Associate Professor and Faculty Scholar,
Human Development and Family Sciences
Earnshaw honored for HIV stigma research
S ince Valerie Earnshaw joined UD in 2016, her research has been nothing short of transformational in the field of social psychology. She’s attended strategy meetings across the world — from the White House to Malaysia — to educate policy makers and health care providers about the dangers of HIV stigma and the steps that can be taken to help marginalized populations access the care and resources they need to live healthy, fulfilling lives.
In recognition of her contributions, Earnshaw has been presented with the prestigious American Psychological Association (APA) Award for Distinguished Contributions to Psychology in the Public Interest by an early-career scholar. The announcement came just one year after Earnshaw was recognized by the APA as an emerging leader in the field and received the Psychology and AIDS Leadership Award for her “contributions to understanding and addressing the mechanisms underlying HIV stigma.”
“Dr. Earnshaw’s work is immensely impactful and is changing the lives of some of the most vulnerable members of our society,” said Bahira Trask, chair of the Department of Human Development and Family Sciences. “She is a fabulous scholar, but most importantly she has figured out how to use her research to create a better world. This type of applied, translational work is critical for helping solve some of our most vexing social problems.”
Epps receives Percy L. Julian Award
Thomas H. Epps, III, is the 2020 recipient of the Percy L. Julian Distinguished Award from the National Organization for the Professional Advancement of Black Chemists and Chemical Engineers (NOBCChE).
Considered the professional organization’s most prestigious honor, the award recognizes achievements in pure and/or applied science. It acknowledges Epps’ dedication to research, as well as his commitment to enhancing the STEM community.
Epps, the Thomas and Kipp Gutshall Professor of Chemical and Biomolecular Engineering and a professor in UD’s Department of Materials Science and Engineering, reflected on the honor: “For me this is special because Percy Julian is one of the leading chemists in the field, and he is an African American.”
Julian was the first African American chemist elected to the National Academy of Sciences. His pioneering research led to the development of medications for treating glaucoma and arthritis, as well as human-made versions of natural products, such as cortisol.
As part of the award, Epps presented a talk in NOBCChE’s Master Scientist Series, Sept. 25, on work underway at UD’s Center for Research in Soft Matter and Polymers (CRiSP). It is leveraging funding from the National Science Foundation’s Growing Convergence Research program to develop new technologies to convert biomass waste into high-performance polymers for pressure-sensitive adhesives, 3D-printed plastics and other materials.
Thomas H. Epps, III
Thomas and Kipp Gutshall Senior Career Development Chair,
Chemical and Biomolecular Engineering
Grad students win prestigious energy grants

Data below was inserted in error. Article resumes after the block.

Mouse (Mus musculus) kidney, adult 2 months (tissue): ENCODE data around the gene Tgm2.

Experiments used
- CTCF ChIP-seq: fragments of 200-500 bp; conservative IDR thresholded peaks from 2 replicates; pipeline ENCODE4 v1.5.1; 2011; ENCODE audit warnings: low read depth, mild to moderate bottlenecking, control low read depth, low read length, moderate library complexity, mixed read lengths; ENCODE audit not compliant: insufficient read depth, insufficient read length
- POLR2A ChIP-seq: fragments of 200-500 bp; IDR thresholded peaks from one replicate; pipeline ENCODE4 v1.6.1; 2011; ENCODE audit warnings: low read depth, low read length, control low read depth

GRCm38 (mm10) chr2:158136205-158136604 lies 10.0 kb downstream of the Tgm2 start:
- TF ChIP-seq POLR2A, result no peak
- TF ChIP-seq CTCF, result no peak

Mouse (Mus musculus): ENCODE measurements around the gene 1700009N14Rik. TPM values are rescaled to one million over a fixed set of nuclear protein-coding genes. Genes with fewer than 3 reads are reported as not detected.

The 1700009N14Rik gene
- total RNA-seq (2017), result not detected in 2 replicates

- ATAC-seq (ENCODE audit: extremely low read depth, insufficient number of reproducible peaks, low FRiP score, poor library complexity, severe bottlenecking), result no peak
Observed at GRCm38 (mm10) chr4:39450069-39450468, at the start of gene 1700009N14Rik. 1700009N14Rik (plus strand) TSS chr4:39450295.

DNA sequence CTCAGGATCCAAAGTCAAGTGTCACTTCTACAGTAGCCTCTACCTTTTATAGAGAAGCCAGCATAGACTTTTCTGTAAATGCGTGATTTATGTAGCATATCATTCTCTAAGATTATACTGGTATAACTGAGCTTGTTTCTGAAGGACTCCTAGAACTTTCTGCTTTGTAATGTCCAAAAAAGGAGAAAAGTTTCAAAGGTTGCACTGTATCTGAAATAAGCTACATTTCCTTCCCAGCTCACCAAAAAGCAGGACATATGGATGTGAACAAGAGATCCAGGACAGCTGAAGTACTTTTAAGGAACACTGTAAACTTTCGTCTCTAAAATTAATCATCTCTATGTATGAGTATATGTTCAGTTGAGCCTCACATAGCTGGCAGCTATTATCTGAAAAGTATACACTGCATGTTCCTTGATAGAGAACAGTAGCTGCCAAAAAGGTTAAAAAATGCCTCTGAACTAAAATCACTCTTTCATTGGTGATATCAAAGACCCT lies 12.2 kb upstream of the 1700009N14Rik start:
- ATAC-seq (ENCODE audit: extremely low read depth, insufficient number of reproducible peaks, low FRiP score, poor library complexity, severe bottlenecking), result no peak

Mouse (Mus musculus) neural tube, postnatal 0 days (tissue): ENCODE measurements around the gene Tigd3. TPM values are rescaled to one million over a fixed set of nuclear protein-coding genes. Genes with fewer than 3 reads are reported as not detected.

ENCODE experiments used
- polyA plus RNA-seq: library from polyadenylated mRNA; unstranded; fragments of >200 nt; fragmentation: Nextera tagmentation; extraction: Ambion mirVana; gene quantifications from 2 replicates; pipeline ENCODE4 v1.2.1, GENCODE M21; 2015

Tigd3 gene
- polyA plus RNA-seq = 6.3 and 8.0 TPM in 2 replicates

During 2020, Carly Byron, Jeffrey Hudson, Maggie Capooci and Aeri Gosselin, all doctoral students at the University of Delaware, have the opportunity to work with some of modern science’s most advanced tools, courtesy of the U.S. Department of Energy’s National Laboratories.
The four are among 62 graduate students nationwide who were selected to receive competitive grants from the DOE Office of Science Graduate Student Research Program. The awards support the students’ travel and up to $3,000 per month in living expenses while in residence at a National Lab, a period that may range from three to 12 months.
Byron wants to capture greenhouse gases and convert them into renewable fuels, working at Argonne National Laboratory near Chicago.
Hudson is focusing on optimizing oil and natural gas production from fracking wells in his work at the National Energy and Technology Laboratory (NETL), just outside Pittsburgh.
Capooci will examine the age of the carbon being released from the marsh at Delaware’s St. Jones Reserve in research at Lawrence Livermore National Laboratory in California.
Gosselin recently completed her work at Lawrence-Berkeley National Laboratory in California, researching unique porous molecules as a new designer material for cheaply storing economically important gases .
Korley named Fellow of American Institute for Medical and Biological Engineering
By creating new materials inspired by nature for applications in healthcare, sensing, soft robotics and more, LaShanda Korley is pushing the boundaries of what materials scientists and engineers previously thought possible.
For outstanding contributions to bio-inspired materials design and manufacturing, Korley, UD Distinguished Associate Professor of Materials Science and Engineering and Chemical and Biomolecular Engineering, has been named to the College of Fellows of the American Institute for Medical and Biological Engineering (AIMBE). The College of Fellows consists of the top 2% of medical and biological engineers.
“I am extremely honored to be elected to the 2020 Class of AIMBE Fellows,” said Korley. “The recognition by such an esteemed engineering community is particularly important to me, as it highlights the impact and relevance of my research lab’s focus on bio-inspired strategies to develop mechanically-robust and responsive soft material systems with applications from tissue engineering scaffolds to gradient coatings. It also reinforces how blessed I am to have such a talented team of researchers — past and present — in my lab.”